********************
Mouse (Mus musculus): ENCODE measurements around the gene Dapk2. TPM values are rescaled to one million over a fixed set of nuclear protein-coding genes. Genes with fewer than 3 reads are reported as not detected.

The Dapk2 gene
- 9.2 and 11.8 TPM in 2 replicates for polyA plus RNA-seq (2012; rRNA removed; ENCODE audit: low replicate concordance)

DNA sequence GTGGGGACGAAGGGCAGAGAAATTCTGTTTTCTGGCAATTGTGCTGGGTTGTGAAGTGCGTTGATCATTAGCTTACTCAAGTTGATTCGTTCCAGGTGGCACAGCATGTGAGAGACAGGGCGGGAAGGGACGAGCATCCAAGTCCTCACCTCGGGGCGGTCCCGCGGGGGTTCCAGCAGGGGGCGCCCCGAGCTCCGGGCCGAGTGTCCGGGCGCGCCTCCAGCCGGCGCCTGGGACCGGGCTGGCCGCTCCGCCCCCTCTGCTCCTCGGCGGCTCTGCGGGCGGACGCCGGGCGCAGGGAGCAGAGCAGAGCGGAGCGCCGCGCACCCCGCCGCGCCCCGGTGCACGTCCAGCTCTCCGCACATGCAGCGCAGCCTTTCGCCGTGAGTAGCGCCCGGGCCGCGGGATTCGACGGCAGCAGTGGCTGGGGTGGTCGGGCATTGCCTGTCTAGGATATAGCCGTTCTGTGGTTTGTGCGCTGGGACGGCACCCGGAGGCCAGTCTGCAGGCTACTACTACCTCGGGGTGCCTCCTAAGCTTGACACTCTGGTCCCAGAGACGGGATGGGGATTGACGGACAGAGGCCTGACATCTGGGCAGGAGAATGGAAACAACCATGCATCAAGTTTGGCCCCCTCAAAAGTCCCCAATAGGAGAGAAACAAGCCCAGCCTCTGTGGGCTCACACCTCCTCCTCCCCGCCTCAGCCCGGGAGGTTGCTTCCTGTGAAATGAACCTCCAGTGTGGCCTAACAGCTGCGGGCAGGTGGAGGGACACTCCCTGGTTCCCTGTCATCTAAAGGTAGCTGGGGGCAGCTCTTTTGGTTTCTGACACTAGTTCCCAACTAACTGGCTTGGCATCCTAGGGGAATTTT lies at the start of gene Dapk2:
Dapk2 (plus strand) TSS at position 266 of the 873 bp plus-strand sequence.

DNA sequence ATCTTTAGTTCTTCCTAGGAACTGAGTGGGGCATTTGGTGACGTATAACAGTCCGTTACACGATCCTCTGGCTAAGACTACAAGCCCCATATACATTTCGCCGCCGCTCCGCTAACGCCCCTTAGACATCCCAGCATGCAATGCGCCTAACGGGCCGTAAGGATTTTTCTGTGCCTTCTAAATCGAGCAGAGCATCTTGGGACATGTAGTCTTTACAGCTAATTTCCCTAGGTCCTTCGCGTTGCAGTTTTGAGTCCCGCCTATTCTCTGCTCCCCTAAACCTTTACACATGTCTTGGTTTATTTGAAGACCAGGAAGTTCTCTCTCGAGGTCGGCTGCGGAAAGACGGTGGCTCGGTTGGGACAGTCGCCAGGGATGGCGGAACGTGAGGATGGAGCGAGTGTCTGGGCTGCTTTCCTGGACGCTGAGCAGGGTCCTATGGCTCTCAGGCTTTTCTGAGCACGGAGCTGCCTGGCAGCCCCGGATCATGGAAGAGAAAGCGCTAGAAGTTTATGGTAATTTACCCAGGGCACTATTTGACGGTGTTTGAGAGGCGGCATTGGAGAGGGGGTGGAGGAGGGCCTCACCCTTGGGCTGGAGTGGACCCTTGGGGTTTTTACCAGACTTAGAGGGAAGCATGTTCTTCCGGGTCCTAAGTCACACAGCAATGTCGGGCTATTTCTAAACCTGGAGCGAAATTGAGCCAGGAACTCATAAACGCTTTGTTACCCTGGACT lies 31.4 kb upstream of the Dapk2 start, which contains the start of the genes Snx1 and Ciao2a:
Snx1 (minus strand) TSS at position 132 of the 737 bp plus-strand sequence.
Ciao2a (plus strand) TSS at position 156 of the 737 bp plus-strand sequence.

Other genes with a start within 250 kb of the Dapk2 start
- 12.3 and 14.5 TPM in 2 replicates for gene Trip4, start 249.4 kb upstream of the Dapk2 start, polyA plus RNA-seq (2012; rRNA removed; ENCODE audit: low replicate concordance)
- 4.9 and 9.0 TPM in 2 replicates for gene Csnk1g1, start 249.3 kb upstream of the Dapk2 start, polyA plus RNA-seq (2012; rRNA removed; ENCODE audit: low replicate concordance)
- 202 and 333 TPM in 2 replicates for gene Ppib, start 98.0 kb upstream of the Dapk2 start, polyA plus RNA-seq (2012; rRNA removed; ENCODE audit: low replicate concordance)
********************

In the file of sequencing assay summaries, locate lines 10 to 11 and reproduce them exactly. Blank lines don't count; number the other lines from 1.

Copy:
- 12.3 and 14.5 TPM in 2 replicates for gene Trip4, start 249.4 kb upstream of the Dapk2 start, polyA plus RNA-seq (2012; rRNA removed; ENCODE audit: low replicate concordance)
- 4.9 and 9.0 TPM in 2 replicates for gene Csnk1g1, start 249.3 kb upstream of the Dapk2 start, polyA plus RNA-seq (2012; rRNA removed; ENCODE audit: low replicate concordance)